Today’s wireless networks are characterized by a fixed spectrum assignment policy. The limited available spectrum and the inefficiency in the spectrum usage necessitate a new communication paradigm to exploit the existing wireless spectrum opportunistically. This new networking paradigm is referred to as Next Generation (xG) Networks as well as Dynamic Spectrum Access (DSA) and cognitive radio networks. Sharing of licensed spectrum is a promising approach to utilize spectrum resource in wireless communication. A cognitive radio is a smart radio which has the ability to sense the external environment, learn from the history, and make intelligent decisions to adjust its transmission parameters according to the current state of environment. Cognitive radio is the technology for supporting dynamic spectrum access. It is the policy that addresses spectrum scarcity problem around the world. Cognitive radio is turn out to be most promising technology for future wireless communication. Reinforcement learning is learning from interaction. Essentially reinforcement learning is trial and error based learning. Moreover, the spectrum management, spectrum sensing, spectrum sharing and channel selection in multichannel networks are also outlined.
Keywords: Cognitive Radio Networks; Dynamic spectrum access Networks; Next Generation Networks;
In today`s world the spectrums are regulated by governmental agencies and are assigned to license holders or services on a long term basis for large geographical regions. The radio spectrum which is necessary for wireless communication is a limited resource available in the world. In addition, a large portion of the assigned spectrum is used sporadically, where the signal Strength distribution over a large portion of the wireless spectrum is shown. The spectrum usage is concentrated on certain portions of the spectrum while a significant amount of the spectrum remains unutilized. To support various wireless applications and services in a non interfering basis, the fixed spectrum access(FSA) policy has traditionally been adopted by spectrum regulators, which assign each piece of spectrum with certain bandwidth to one or more dedicated users. By doing so, only the assigned (licensed) users have the right to exploit the allocated spectrum, and other users are not allowed to use it, regardless of whether the licensed users are using it. With the proliferation of wireless services in the last couple of decades, in several countries, most of the available spectrum has fully been allocated, which results in the spectrum scarcity problem. To avoid the spectrum scarcity problem dynamic spectrum access has been proposed to allow the radio spectrum to more efficiently be used. Dynamic spectrum access techniques allow the cognitive radio to operate in the best available channel.
2. Spectrum Access
The OSA model is illustrated in Fig. 1. In this model, a CR user carries out spectrum sensing to detect spectrum holes, i.e. portions of spectrum allocated (licensed) to some PUs but left unused for a certain time. Upon detecting one or multiple spectrum holes, the CR user reconfigures its transmission parameters (e.g., carrier frequency, bandwidth, and modulation scheme) to operate in the identified spectrum holes. While doing this, we have to vacate spectrum when any primary user become active.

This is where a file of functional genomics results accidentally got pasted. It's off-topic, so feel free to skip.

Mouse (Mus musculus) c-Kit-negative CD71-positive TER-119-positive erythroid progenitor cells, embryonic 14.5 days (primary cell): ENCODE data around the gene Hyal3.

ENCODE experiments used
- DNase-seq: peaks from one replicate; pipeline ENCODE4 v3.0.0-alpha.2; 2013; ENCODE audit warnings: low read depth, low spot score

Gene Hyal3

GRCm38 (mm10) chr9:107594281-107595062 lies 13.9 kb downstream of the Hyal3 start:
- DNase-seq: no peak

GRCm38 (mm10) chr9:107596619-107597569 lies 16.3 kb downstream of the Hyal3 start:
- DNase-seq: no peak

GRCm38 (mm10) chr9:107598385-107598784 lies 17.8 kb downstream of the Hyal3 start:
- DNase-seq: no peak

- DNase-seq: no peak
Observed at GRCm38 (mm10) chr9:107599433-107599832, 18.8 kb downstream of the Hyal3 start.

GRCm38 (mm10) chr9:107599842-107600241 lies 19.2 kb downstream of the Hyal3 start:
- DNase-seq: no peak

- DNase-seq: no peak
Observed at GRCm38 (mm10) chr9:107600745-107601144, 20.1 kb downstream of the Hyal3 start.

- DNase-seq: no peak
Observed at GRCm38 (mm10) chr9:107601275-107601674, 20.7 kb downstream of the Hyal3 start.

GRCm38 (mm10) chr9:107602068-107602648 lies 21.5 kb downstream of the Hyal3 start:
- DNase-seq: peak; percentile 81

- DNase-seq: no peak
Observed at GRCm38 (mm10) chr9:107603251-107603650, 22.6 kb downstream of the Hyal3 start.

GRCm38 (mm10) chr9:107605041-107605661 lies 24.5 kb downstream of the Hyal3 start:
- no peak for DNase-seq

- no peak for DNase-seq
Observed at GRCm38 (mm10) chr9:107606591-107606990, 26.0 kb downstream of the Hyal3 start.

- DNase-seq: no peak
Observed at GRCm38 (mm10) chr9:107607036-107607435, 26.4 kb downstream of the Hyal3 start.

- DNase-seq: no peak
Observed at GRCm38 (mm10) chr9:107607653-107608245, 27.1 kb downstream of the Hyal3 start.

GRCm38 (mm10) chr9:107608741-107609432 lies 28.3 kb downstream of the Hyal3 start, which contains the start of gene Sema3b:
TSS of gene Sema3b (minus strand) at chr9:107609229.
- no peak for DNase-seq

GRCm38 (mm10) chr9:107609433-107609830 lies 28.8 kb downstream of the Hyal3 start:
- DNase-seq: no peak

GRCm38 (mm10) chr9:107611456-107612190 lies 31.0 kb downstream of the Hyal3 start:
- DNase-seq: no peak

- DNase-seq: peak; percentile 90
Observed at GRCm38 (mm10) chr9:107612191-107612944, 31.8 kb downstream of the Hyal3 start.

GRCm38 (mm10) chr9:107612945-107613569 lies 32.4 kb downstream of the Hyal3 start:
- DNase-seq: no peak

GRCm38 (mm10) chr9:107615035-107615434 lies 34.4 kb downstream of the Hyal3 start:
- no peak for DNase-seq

illustration not visible in this excerpt
Fig.1 Opportunistic Spectrum Access
3. Cognitive Radio Network
Cognitive radio networks are being studied intensively. The major motivation for this is the heavily underutilized frequency spectrum. The development is being pushed forward by the rapid advances in software denied radio technology which enable a spectrum agile and highly configurable radio transmitter/receiver . In other words, once cognitive radios can find the opportunities using the “spectrum holes” for communications, cognitive radio networking to transport packets on top of cognitive radio links is a must to successfully facilitate useful applications and services. Cognitive radios offer the promise of being a disruptive technology that will enable the future wireless world.
The basic elements that are necessary for primary users and next generation networks are:
3.1 Primary network: An existing network infrastructure is generally referred to as the primary network, which has an exclusive right to a certain spectrum band. Examples include the common cellular and TV broadcast networks. The components of the primary network are as follows:
3.1.1 Primary User: The primary users or licensed users has license to operate in a certain spectrum band.
Primary base stations control these types of accesses without affecting any operations of secondary users.
illustration not visible in this excerpt
Fig.2 Primary and Secondary Bands
3.2 Secondary network: This is also known as next generation networks. Secondary network does not have license to operate in a license band. Hence, the spectrum access is allowed only in an opportunistic manner. Secondary networks can be deployed both as an infrastructure network and an ad hoc network as shown in Fig.2. The components of an secondary network are as follows:
3.2.1 Secondary Users: Secondary user (or unlicensed user) has no spectrum license. Hence, additional functionalities are required to share the licensed spectrum band.
In summary, the main functions for cognitive radios in next generation networks can be summarized as follows: